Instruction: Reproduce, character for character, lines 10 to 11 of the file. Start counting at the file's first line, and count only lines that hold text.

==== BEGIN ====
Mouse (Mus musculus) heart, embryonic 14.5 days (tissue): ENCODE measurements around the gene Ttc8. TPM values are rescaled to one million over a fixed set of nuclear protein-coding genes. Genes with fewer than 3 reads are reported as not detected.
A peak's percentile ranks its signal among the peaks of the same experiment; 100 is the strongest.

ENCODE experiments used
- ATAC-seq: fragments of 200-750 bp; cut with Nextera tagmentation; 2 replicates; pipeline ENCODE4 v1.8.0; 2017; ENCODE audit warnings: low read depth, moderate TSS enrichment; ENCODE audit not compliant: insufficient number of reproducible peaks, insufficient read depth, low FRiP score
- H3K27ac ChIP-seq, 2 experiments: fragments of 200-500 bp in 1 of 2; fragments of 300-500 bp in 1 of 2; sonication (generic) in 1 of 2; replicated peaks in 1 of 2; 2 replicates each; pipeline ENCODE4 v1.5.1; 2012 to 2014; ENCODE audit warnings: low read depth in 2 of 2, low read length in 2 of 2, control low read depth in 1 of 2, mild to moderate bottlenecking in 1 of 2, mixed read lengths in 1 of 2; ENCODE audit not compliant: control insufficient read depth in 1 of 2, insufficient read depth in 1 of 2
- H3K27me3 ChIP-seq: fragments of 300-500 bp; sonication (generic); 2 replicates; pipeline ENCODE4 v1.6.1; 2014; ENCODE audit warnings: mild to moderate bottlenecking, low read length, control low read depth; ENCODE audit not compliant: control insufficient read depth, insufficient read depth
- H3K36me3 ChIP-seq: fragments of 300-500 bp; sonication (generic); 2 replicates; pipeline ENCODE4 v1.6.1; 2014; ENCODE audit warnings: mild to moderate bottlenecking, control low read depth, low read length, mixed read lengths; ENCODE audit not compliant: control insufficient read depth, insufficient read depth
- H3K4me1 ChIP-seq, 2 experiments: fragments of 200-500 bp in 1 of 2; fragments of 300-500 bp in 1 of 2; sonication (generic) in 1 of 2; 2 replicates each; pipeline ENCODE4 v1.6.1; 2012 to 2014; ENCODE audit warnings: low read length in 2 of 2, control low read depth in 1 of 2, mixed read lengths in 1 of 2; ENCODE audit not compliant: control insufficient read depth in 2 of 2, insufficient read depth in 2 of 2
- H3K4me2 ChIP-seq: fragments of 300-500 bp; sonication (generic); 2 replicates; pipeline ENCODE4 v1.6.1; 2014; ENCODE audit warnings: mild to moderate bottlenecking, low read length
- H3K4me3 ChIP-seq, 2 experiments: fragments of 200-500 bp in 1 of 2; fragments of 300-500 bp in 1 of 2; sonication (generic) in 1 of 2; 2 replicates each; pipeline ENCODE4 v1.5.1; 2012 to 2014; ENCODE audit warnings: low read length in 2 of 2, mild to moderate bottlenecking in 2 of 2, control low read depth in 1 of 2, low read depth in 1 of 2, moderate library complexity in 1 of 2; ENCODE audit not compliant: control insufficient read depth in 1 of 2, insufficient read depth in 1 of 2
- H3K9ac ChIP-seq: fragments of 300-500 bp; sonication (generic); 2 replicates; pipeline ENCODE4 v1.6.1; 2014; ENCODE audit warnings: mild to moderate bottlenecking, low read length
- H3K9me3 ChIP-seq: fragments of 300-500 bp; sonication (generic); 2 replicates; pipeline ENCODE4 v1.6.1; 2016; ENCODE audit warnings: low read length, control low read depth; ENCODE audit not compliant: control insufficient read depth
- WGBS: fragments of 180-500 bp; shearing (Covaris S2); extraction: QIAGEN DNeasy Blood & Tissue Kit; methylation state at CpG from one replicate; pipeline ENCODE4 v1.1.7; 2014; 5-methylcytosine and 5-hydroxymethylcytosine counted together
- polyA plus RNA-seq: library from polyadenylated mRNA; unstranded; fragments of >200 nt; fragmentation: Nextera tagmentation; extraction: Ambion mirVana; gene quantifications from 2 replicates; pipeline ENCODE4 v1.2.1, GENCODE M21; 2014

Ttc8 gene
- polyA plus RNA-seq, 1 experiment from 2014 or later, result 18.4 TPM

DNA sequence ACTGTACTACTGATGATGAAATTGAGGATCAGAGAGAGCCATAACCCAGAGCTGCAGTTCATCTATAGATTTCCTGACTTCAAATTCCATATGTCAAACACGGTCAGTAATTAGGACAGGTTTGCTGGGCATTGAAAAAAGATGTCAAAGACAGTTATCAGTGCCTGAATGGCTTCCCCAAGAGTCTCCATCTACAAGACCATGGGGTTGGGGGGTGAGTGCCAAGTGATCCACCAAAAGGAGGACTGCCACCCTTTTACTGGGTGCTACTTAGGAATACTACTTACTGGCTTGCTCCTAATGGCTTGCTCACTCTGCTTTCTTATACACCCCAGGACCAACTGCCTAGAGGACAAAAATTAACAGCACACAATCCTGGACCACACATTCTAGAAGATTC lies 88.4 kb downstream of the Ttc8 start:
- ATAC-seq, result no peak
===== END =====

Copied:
- H3K4me3 ChIP-seq, 2 experiments: fragments of 200-500 bp in 1 of 2; fragments of 300-500 bp in 1 of 2; sonication (generic) in 1 of 2; 2 replicates each; pipeline ENCODE4 v1.5.1; 2012 to 2014; ENCODE audit warnings: low read length in 2 of 2, mild to moderate bottlenecking in 2 of 2, control low read depth in 1 of 2, low read depth in 1 of 2, moderate library complexity in 1 of 2; ENCODE audit not compliant: control insufficient read depth in 1 of 2, insufficient read depth in 1 of 2
- H3K9ac ChIP-seq: fragments of 300-500 bp; sonication (generic); 2 replicates; pipeline ENCODE4 v1.6.1; 2014; ENCODE audit warnings: mild to moderate bottlenecking, low read length